Barry Rutenberg, a Florida-based builder, is the 2012 chairman of the NAHB.
Anje Jager/ Barry Rutenberg, a Florida-based builder, is the 2012 chairman of the NAHB.

Yes. New homes are too often unfairly compared with distressed inventory.

Among many challenges facing the housing industry is a crisis caused by inaccurate appraisals, particularly the use of foreclosed or other distressed sales as comparables in appraising newly built single-family homes. A recent NAHB survey of builders found nearly two-thirds that reported an appraisal that was below the contract sales price for a house. One-third of the respondents indicated they had lost a sale because of a flawed appraisal.

New homes are built to meet or exceed current codes, are often significantly more energy efficient than older homes, and include a range of amenities and design elements that buyers value and will pay a premium for.

Brian Stauffer

Distressed properties often have damage from theft and vandalism. Almost always, they have deteriorated as a result of neglect and deferred maintenance. And all of them suffer from a perception that these conditions may have diminished their value. A distressed property should not be compared to a new home. When such homes must be used for comparables, then the appraiser needs to have the training and experience required to understand the difference in value.

The appraisal industry is doing a good job of providing training for appraisers on issues such as the value of green building and new-home construction. But some appraisers who lack the experience or time to do an effective valuation can skew the numbers. Taking a cost approach in making appraisals might better recognize the value of new-home features and reduce volatility in home valuations. Inaccurate appraisals contribute to a continuing downward spiral in home values and forestall economic recovery. We need to fix this problem.

Sara W. Stephens, MAI, is president of the Appraisal Institute.
Anje Jager/ Sara W. Stephens, MAI, is president of the Appraisal Institute.

No. Don't shoot the messenger; Appraisers aren't the causes of real estate woes.

Many in the real estate industry have tried to blame the market’s distressed condition on appraisers, saying that appraisers are at fault for producing opinions of value that don’t match a home’s contract or sales price. But appraisers don’t set the market; they reflect what’s happening in the market. Appraisals completed for mortgage transactions are not provided to confirm a sales price; they are used to assist lenders in making lending decisions. And in this depressed market, an owner’s home often isn’t worth what he or she thinks it is—or what the real estate agent wants it to be worth.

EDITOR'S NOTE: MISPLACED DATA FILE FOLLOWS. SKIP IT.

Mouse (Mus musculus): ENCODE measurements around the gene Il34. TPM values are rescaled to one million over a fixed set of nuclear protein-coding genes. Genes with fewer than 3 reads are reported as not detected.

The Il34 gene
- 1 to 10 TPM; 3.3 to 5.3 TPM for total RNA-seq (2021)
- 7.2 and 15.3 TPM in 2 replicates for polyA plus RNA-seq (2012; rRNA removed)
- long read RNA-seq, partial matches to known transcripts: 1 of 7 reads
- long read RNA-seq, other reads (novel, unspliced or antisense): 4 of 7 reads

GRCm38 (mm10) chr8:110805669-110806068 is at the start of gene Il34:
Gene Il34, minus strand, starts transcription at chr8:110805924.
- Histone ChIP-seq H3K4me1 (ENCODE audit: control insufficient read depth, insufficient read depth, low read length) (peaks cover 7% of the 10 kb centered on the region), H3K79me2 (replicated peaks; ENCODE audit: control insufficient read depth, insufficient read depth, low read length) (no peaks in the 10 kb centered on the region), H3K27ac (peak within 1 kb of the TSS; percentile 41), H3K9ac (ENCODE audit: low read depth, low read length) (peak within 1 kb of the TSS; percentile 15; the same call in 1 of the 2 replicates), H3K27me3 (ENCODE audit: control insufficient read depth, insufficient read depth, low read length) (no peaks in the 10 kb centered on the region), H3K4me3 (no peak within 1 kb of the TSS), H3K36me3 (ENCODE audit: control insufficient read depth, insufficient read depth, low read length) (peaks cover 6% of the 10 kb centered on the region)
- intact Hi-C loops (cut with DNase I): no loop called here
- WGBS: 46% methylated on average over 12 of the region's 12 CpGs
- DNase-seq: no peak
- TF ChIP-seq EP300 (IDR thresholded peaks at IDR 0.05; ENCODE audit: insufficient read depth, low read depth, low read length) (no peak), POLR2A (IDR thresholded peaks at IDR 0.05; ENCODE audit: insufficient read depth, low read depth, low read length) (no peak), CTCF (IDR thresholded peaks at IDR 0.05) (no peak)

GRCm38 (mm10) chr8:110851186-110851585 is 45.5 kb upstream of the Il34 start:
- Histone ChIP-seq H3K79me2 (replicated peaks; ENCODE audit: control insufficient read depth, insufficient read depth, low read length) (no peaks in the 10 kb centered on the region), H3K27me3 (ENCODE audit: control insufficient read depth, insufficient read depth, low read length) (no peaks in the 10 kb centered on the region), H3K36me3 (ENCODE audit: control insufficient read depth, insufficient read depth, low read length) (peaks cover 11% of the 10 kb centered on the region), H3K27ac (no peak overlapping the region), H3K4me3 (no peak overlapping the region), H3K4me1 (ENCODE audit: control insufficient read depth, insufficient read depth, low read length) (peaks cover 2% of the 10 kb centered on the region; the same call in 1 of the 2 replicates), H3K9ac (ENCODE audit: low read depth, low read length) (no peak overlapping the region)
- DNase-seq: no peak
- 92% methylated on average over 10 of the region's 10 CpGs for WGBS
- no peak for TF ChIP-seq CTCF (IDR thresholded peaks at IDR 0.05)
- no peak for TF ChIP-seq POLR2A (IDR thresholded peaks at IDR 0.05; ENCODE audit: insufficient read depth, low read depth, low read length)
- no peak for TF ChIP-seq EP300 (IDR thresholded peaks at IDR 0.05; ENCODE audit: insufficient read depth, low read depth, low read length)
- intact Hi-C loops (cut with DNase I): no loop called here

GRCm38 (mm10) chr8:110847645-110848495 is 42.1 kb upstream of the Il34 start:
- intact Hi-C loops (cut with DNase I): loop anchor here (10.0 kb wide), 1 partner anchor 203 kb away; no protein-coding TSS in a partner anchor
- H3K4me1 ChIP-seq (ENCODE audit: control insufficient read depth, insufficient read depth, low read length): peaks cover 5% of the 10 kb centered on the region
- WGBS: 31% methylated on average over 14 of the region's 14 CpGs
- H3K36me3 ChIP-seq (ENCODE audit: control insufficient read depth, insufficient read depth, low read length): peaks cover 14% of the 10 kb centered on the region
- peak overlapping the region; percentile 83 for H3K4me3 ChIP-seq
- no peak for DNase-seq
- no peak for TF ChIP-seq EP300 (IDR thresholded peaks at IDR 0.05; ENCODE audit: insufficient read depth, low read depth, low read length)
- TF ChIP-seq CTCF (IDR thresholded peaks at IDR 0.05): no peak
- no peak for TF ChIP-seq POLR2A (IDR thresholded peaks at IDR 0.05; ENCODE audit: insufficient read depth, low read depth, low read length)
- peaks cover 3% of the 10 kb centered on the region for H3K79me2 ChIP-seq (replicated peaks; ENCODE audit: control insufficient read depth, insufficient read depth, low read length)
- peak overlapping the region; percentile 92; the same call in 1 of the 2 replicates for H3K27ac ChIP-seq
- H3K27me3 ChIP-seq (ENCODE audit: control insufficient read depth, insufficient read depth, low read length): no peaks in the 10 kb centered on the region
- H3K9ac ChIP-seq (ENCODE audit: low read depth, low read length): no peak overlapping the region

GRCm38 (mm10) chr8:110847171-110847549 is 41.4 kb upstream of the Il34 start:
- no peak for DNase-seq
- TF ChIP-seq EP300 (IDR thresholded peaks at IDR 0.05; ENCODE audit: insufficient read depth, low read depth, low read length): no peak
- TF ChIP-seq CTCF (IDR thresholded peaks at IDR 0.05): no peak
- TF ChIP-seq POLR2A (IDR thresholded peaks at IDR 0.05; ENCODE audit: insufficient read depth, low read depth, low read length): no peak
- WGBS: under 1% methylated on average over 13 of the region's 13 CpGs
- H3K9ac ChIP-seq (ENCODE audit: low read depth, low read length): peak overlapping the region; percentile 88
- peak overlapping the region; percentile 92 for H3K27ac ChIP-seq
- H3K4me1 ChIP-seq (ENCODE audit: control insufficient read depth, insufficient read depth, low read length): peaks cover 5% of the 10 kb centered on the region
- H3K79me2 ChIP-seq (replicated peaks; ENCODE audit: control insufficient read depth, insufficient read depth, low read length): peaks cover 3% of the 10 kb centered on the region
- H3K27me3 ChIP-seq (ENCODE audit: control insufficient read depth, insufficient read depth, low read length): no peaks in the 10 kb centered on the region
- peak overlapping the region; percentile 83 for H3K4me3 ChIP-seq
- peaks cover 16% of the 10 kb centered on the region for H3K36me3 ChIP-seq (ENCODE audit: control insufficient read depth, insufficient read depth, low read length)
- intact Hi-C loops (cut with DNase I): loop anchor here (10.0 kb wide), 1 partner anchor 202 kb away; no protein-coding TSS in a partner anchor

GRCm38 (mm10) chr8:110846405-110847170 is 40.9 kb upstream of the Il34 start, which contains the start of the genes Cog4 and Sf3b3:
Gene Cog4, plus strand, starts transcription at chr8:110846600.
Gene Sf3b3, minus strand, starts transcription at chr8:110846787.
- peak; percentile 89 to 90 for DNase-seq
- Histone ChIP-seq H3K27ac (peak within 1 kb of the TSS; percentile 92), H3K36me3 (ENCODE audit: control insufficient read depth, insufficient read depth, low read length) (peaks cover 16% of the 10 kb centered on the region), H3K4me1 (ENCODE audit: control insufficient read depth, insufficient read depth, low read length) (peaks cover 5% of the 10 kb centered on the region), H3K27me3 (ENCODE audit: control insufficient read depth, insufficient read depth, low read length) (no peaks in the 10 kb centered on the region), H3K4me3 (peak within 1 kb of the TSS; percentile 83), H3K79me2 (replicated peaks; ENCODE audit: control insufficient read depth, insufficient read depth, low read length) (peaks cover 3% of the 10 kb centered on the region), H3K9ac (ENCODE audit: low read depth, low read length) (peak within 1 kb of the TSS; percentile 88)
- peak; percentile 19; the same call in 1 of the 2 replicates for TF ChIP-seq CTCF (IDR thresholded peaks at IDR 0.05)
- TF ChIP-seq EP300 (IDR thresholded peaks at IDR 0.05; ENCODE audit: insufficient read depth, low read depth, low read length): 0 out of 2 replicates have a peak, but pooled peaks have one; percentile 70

It’s troubling that some buyers and sellers (not to mention some real estate agents) assume that an appraisal is somehow “wrong” if it doesn’t match the listing or contract price. This is simply not the case. There’s no reason to assume the contract price is the “correct” price because it is higher than the appraisal.

Appraisers are particularly valuable because they are an objective and unbiased source of real estate information. The appraiser is a third-party independent consultant who is hired by the lender to provide verifiable research and expert analysis.

Contrary to some accusations, using distressed sales as comparables isn’t preventing the market’s recovery. Qualified, competent appraisers are capable of using their experience and education to determine when and how to use distressed sales as comparables. They know what adjustments to make, if any, when using distressed sales as comps.

Especially in a distressed market, geographically competent and capable appraisers—such as designated members of the Appraisal Institute—should be hired for difficult assignments.

Learn more about markets featured in this article: Chicago, IL.